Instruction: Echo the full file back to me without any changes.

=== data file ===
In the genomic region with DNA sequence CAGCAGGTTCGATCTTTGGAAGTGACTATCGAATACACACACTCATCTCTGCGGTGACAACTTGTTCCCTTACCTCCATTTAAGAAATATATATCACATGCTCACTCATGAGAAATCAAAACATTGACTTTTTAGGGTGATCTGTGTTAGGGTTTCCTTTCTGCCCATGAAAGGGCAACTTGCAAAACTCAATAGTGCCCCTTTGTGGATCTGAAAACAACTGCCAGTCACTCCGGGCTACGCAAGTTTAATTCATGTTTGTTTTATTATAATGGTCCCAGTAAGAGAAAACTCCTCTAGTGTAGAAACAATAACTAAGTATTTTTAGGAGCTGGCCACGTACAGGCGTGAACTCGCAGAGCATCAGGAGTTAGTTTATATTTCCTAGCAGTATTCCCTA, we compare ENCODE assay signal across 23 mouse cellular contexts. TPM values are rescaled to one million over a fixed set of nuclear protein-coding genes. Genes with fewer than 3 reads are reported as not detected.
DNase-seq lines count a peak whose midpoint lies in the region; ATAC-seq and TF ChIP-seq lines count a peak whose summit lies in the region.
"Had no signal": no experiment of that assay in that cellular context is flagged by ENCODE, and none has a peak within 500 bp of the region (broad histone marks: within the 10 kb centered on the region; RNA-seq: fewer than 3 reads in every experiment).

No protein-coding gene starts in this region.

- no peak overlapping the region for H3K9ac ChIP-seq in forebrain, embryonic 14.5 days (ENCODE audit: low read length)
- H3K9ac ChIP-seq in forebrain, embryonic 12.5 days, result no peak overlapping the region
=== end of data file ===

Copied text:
In the genomic region with DNA sequence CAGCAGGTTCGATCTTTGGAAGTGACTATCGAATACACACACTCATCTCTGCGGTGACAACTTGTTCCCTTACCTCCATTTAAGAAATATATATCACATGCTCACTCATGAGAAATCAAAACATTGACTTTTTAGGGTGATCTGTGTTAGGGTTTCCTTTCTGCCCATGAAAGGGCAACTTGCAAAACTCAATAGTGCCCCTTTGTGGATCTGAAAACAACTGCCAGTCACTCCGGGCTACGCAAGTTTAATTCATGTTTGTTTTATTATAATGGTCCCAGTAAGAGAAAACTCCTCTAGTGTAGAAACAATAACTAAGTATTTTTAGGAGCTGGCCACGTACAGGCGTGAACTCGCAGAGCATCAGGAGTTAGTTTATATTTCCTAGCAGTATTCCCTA, we compare ENCODE assay signal across 23 mouse cellular contexts. TPM values are rescaled to one million over a fixed set of nuclear protein-coding genes. Genes with fewer than 3 reads are reported as not detected.
DNase-seq lines count a peak whose midpoint lies in the region; ATAC-seq and TF ChIP-seq lines count a peak whose summit lies in the region.
"Had no signal": no experiment of that assay in that cellular context is flagged by ENCODE, and none has a peak within 500 bp of the region (broad histone marks: within the 10 kb centered on the region; RNA-seq: fewer than 3 reads in every experiment).

No protein-coding gene starts in this region.

- no peak overlapping the region for H3K9ac ChIP-seq in forebrain, embryonic 14.5 days (ENCODE audit: low read length)
- H3K9ac ChIP-seq in forebrain, embryonic 12.5 days, result no peak overlapping the region